A Final Note...

"Knowledge is power. And that is evidently what many of the largest corporate players in organic food are afraid of: empowering consumers." Quoted from the "Maintaining The Integrity Of Organic Milk" Report

As you might guess, the Cornucopia Institute is facing a great deal of adversity for their organic dairy survey results from industry heavy-weights, including the Organic Trade Association (OTA) themselves ...a once highly respected, now sadly tarnished organic industry group.

I refer you back to our "USA Food Fight" article. If you are relying on Federal governing bodies (such as the FDA, USDA, etc.) to protect your health and oversee food quality -- and safety -- in the USA, think again.

Perhaps a new label is required on ALL our food products:

"This product, in whole or in part, contains genetically altered ingredients and/or ingredients produced by factory farming and/or genetic-engineering methods."

But then we'd have to inform the public about factory farming, and that could stir up a whole bunch of trouble for the heavy-hitters, wouldn't it?

Wednesday, May 03, 2006

Bad Luck for Soft Drinks Firms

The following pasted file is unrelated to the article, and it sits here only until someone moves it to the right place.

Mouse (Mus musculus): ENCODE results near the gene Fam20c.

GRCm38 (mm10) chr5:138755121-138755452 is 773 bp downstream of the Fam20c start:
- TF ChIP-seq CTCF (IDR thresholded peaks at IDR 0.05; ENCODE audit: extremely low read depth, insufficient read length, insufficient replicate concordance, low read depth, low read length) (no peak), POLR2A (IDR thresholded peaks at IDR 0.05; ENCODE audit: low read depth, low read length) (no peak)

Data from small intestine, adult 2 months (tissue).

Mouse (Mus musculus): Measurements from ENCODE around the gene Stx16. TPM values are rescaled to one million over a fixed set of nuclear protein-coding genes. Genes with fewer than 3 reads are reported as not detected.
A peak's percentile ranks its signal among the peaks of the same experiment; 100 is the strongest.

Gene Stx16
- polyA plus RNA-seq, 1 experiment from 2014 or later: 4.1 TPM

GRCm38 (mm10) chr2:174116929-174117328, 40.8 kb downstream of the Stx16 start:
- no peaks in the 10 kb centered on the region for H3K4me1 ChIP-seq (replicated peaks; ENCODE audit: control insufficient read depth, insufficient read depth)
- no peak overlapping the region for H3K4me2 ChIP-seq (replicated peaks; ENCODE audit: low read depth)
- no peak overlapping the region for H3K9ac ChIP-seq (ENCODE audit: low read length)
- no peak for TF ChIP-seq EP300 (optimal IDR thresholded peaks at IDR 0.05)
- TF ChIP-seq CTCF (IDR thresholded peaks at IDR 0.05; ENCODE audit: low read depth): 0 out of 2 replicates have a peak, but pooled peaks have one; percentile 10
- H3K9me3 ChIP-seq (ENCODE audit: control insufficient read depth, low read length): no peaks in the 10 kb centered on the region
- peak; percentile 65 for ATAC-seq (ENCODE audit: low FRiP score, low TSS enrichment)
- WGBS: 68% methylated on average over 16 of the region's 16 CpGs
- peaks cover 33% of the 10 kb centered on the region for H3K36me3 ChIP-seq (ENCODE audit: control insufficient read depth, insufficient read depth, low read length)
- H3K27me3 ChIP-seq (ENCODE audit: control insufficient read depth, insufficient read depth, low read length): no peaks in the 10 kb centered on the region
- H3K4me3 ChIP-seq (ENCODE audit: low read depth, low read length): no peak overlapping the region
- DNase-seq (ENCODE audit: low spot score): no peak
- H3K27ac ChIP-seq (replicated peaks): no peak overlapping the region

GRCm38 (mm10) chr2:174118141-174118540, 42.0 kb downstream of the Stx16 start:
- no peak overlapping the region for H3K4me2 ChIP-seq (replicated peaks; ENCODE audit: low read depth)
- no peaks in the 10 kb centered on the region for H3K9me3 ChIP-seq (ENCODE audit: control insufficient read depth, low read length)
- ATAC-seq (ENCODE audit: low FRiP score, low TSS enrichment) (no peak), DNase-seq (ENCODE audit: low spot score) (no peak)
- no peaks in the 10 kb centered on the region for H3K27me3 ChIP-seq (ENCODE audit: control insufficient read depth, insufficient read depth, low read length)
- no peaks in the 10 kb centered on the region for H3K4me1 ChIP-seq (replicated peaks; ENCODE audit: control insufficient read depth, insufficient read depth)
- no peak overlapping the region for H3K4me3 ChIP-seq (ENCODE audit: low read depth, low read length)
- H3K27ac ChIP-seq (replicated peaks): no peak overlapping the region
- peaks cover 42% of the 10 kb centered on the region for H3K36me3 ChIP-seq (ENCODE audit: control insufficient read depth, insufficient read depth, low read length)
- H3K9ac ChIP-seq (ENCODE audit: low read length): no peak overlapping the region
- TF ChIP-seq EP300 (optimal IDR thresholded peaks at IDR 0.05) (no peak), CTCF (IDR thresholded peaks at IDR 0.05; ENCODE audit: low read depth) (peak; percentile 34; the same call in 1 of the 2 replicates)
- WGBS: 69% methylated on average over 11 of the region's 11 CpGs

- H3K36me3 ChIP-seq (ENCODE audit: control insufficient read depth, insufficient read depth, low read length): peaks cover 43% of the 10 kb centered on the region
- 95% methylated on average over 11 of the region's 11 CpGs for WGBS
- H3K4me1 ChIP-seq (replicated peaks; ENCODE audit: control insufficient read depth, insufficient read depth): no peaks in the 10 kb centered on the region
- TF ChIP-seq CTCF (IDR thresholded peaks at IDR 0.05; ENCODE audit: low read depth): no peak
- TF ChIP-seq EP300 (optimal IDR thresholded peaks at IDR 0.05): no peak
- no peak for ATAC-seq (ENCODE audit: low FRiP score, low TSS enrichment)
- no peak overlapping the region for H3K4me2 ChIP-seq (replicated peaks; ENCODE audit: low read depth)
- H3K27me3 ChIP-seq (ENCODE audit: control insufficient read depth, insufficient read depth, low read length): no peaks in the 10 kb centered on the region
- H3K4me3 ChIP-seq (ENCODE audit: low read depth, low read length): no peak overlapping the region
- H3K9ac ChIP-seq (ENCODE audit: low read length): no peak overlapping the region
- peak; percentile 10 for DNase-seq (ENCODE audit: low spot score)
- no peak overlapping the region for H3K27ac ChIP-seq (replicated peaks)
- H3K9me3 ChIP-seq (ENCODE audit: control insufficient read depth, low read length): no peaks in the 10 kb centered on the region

New benzene lawsuits, in addition to those we mentioned in our previous benzene article, have been filed against soft drinks firms alleging their drinks were contaminated with the cancer-causing chemical benzene above America's legal limit for drinking water.

And now... a new report comes out of Japan.

Coca-Cola began recalling more than 500,000 bottles of soft drinks in Japan on Monday, after drinks were found contaminated with iron powder.

Add to this the recent push to get junk food out of schools, and you might agree that soft drinks firms are facing a LOT of bad luck lately.

BUT, is it luck? ...or is it an example of Industry Giants' close relationships with Government bodies and lawmakers that has bred a certain lack of attention and/or concern towards the affects their products may have on public health?

Has it given Manufacturers (and their related lobby groups) a false sense of security in that they may not be taken to task for their manufacturing processes and/or products?

When you consider that 15 years ago the benzene situation was discovered and discussed by the FDA ...and an agreement made with Industry to deal with the problem/s instead of the FDA making the situation public and/or putting safety precautions and legislation in place to prevent the problem in future ...it makes me nervous to even think of the National Uniformity for Food Act being placed under their care.